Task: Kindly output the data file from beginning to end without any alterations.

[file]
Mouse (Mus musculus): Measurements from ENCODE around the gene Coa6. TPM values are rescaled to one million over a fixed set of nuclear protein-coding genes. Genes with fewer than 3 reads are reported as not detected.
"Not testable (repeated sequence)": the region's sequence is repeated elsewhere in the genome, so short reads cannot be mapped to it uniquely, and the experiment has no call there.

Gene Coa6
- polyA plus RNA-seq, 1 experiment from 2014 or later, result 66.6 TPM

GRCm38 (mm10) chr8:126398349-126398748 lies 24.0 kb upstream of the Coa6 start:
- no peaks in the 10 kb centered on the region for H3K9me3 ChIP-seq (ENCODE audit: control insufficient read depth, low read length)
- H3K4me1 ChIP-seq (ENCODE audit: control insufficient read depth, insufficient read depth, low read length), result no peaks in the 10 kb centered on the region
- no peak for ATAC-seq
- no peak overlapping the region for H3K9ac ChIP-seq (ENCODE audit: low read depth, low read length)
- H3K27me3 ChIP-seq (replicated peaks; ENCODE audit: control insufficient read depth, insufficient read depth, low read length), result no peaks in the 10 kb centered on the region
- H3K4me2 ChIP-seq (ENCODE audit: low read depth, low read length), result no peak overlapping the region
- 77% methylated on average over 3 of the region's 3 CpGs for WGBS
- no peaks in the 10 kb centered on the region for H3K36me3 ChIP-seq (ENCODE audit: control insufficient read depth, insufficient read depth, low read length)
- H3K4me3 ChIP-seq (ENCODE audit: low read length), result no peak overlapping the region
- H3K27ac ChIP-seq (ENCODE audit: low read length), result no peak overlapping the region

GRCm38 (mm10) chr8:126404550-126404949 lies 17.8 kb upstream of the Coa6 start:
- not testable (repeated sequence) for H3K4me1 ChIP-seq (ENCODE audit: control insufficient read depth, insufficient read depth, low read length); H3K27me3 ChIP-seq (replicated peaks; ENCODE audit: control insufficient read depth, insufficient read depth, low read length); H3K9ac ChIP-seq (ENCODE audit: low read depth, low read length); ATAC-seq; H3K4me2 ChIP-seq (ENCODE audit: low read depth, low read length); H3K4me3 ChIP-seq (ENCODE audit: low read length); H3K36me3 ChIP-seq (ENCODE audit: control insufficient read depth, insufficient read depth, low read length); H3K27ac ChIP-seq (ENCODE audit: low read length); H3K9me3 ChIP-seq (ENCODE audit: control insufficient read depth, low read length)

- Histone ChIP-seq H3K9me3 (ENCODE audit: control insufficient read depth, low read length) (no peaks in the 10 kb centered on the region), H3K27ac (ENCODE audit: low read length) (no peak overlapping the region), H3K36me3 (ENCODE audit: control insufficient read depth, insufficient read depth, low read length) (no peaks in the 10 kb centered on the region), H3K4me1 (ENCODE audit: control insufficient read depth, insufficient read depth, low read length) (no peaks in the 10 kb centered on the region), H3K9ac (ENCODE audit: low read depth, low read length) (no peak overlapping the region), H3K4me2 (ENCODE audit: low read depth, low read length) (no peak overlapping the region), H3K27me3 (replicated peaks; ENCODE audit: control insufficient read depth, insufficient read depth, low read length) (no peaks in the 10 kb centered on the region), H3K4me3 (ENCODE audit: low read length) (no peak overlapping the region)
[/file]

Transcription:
Mouse (Mus musculus): Measurements from ENCODE around the gene Coa6. TPM values are rescaled to one million over a fixed set of nuclear protein-coding genes. Genes with fewer than 3 reads are reported as not detected.
"Not testable (repeated sequence)": the region's sequence is repeated elsewhere in the genome, so short reads cannot be mapped to it uniquely, and the experiment has no call there.

Gene Coa6
- polyA plus RNA-seq, 1 experiment from 2014 or later, result 66.6 TPM

GRCm38 (mm10) chr8:126398349-126398748 lies 24.0 kb upstream of the Coa6 start:
- no peaks in the 10 kb centered on the region for H3K9me3 ChIP-seq (ENCODE audit: control insufficient read depth, low read length)
- H3K4me1 ChIP-seq (ENCODE audit: control insufficient read depth, insufficient read depth, low read length), result no peaks in the 10 kb centered on the region
- no peak for ATAC-seq
- no peak overlapping the region for H3K9ac ChIP-seq (ENCODE audit: low read depth, low read length)
- H3K27me3 ChIP-seq (replicated peaks; ENCODE audit: control insufficient read depth, insufficient read depth, low read length), result no peaks in the 10 kb centered on the region
- H3K4me2 ChIP-seq (ENCODE audit: low read depth, low read length), result no peak overlapping the region
- 77% methylated on average over 3 of the region's 3 CpGs for WGBS
- no peaks in the 10 kb centered on the region for H3K36me3 ChIP-seq (ENCODE audit: control insufficient read depth, insufficient read depth, low read length)
- H3K4me3 ChIP-seq (ENCODE audit: low read length), result no peak overlapping the region
- H3K27ac ChIP-seq (ENCODE audit: low read length), result no peak overlapping the region

GRCm38 (mm10) chr8:126404550-126404949 lies 17.8 kb upstream of the Coa6 start:
- not testable (repeated sequence) for H3K4me1 ChIP-seq (ENCODE audit: control insufficient read depth, insufficient read depth, low read length); H3K27me3 ChIP-seq (replicated peaks; ENCODE audit: control insufficient read depth, insufficient read depth, low read length); H3K9ac ChIP-seq (ENCODE audit: low read depth, low read length); ATAC-seq; H3K4me2 ChIP-seq (ENCODE audit: low read depth, low read length); H3K4me3 ChIP-seq (ENCODE audit: low read length); H3K36me3 ChIP-seq (ENCODE audit: control insufficient read depth, insufficient read depth, low read length); H3K27ac ChIP-seq (ENCODE audit: low read length); H3K9me3 ChIP-seq (ENCODE audit: control insufficient read depth, low read length)

- Histone ChIP-seq H3K9me3 (ENCODE audit: control insufficient read depth, low read length) (no peaks in the 10 kb centered on the region), H3K27ac (ENCODE audit: low read length) (no peak overlapping the region), H3K36me3 (ENCODE audit: control insufficient read depth, insufficient read depth, low read length) (no peaks in the 10 kb centered on the region), H3K4me1 (ENCODE audit: control insufficient read depth, insufficient read depth, low read length) (no peaks in the 10 kb centered on the region), H3K9ac (ENCODE audit: low read depth, low read length) (no peak overlapping the region), H3K4me2 (ENCODE audit: low read depth, low read length) (no peak overlapping the region), H3K27me3 (replicated peaks; ENCODE audit: control insufficient read depth, insufficient read depth, low read length) (no peaks in the 10 kb centered on the region), H3K4me3 (ENCODE audit: low read length) (no peak overlapping the region)